Fortunately, no one in the family died. But the income shrinking from 300 USD per month to less than 100 made him decide to sell his beloved T-shirt collectibles to survive.
As one of the affected majority, Aey went to the protest on 14 October 2020 to express his views.
"We want a good future, for everyone. ... We want administrators to manage the country more effectively," said Aey.
He has been a protest guard in charge of directing people away from danger when confrontation arises. Despite never using explosive devices like his friends did, he quite understands the anger of the people who are suppressed.
"We protested peacefully. We were the guards looking after the people at the front. We hadn't even started anything at all but the police sprayed us with rubber bullets, sprayed us with tear gas, making the protesters angry.
"I'm angry, bro. Very angry. I feel like I want to fight back. It's not like we have to be the only ones being done in. It's not legitimate. What they did to the protesters was over the top."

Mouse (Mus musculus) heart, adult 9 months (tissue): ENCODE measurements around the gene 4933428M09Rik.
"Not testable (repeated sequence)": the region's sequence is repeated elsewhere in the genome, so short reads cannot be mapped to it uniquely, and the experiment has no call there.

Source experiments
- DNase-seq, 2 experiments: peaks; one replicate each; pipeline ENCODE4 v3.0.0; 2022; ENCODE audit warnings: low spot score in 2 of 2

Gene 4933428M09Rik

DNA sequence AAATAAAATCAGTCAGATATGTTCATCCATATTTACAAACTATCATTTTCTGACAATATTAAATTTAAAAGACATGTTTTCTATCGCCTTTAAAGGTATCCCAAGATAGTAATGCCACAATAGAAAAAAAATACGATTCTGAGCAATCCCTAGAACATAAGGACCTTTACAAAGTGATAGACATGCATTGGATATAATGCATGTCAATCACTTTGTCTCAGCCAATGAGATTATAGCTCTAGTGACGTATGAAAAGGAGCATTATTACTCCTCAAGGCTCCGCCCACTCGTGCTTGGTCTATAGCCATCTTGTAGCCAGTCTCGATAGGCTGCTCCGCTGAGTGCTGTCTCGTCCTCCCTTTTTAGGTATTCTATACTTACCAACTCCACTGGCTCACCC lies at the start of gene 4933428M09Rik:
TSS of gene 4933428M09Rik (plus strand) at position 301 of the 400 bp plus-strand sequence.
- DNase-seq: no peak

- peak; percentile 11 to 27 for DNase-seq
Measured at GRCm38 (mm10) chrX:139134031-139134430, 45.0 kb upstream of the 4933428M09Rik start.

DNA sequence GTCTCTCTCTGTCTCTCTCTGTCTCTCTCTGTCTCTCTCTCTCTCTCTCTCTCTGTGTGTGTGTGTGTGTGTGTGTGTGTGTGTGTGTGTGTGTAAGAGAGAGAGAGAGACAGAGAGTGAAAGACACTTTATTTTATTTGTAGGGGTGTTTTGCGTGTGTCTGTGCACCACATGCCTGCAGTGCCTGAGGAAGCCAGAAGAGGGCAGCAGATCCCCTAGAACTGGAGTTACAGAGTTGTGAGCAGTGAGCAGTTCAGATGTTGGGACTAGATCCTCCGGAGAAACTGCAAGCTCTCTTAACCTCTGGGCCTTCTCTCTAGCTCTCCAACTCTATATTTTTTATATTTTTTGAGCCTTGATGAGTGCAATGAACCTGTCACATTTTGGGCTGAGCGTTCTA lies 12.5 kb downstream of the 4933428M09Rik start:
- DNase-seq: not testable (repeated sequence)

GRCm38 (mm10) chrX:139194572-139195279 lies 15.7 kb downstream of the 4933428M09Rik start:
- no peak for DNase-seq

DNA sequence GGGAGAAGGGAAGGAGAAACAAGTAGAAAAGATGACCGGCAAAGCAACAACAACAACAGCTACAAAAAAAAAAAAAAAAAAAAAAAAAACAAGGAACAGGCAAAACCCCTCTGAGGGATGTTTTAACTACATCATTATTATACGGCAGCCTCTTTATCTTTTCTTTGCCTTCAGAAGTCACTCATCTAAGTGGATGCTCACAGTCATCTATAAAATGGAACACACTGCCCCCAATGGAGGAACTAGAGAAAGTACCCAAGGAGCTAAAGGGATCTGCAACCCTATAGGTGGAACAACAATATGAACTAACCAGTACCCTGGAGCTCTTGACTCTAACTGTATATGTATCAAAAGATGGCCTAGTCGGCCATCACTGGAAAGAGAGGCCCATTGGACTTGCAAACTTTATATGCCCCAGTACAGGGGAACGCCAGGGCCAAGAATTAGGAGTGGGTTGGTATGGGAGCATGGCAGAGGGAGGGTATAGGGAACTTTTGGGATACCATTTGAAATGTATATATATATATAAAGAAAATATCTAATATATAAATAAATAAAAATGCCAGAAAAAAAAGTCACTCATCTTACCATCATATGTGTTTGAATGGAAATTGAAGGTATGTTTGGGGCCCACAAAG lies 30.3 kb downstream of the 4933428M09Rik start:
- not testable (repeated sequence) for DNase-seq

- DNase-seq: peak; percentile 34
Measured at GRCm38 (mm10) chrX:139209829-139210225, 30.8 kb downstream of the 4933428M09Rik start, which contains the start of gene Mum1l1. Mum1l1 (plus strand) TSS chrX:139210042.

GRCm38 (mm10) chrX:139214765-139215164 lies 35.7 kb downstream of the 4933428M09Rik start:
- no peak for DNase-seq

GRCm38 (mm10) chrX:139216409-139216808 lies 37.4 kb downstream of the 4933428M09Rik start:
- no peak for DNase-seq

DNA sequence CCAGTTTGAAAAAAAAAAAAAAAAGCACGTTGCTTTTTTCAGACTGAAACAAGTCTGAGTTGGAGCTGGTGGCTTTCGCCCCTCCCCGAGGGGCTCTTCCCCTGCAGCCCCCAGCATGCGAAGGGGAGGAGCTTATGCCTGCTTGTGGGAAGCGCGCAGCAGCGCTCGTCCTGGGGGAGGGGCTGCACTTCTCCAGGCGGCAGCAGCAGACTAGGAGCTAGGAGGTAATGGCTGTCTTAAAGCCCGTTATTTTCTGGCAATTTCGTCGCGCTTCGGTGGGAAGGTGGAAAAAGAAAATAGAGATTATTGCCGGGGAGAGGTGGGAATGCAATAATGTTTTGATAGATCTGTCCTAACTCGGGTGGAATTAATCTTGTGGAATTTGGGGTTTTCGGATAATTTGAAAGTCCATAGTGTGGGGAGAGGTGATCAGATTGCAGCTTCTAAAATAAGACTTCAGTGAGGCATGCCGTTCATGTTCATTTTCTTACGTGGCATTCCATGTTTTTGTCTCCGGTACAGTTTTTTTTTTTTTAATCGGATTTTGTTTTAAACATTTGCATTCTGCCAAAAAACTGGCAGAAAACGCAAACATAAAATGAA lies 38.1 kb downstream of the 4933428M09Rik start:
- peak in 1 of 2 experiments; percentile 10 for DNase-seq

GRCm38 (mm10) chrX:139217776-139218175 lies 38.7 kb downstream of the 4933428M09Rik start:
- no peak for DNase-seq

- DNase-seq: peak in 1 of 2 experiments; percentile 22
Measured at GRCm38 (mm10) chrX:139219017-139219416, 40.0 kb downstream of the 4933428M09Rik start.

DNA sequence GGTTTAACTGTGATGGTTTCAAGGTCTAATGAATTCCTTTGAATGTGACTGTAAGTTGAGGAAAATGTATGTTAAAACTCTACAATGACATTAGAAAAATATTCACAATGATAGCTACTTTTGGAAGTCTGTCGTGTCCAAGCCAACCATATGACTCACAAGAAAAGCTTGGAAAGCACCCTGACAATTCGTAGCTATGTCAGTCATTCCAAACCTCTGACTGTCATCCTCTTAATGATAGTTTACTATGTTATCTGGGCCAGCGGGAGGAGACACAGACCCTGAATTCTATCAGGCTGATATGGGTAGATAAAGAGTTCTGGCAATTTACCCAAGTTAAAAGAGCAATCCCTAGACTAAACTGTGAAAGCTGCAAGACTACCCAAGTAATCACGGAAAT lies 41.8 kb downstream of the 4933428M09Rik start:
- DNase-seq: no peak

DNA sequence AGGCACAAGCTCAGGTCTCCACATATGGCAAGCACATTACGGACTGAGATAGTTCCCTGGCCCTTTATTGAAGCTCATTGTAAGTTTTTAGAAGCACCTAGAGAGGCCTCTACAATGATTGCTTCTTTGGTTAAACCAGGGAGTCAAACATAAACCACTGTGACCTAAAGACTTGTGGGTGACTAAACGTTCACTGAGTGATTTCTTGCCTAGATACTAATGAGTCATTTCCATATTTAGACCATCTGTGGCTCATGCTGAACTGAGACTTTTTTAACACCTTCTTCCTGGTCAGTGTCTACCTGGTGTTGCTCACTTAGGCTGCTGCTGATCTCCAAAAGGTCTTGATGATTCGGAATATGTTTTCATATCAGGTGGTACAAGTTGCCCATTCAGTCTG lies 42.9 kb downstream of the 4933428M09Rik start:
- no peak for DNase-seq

Protesters hide themselves while one shot out a flare. (File photo, credit: Maew Som)
Despite his anger, he questions those who randomly let off explosions and set fire to things. He was afraid that the protesters around would be the ones who took more casualties than the police. He believes that those people are radical groups who do not understand why people are coming to protest.
"Resistance should be to fend off the police. We don't need to take lives. We're all Thais."
M (pseudonym), an engineering student whose family and himself are affected by the economic impact. Like Aey, his family were infected by Covid-19 and had their lives thrown into mayhem as it took months for the family to be treated.
Fortunately, no one died.
"I had to move out of my home to find somewhere else so that I didn’t get infected myself. I have one grandma who is very old. Dad and Mom were sent to hospital, Dad to hospital and Mom to a field hospital. Dad has a serious infection in the lungs. He had 4 X-rays."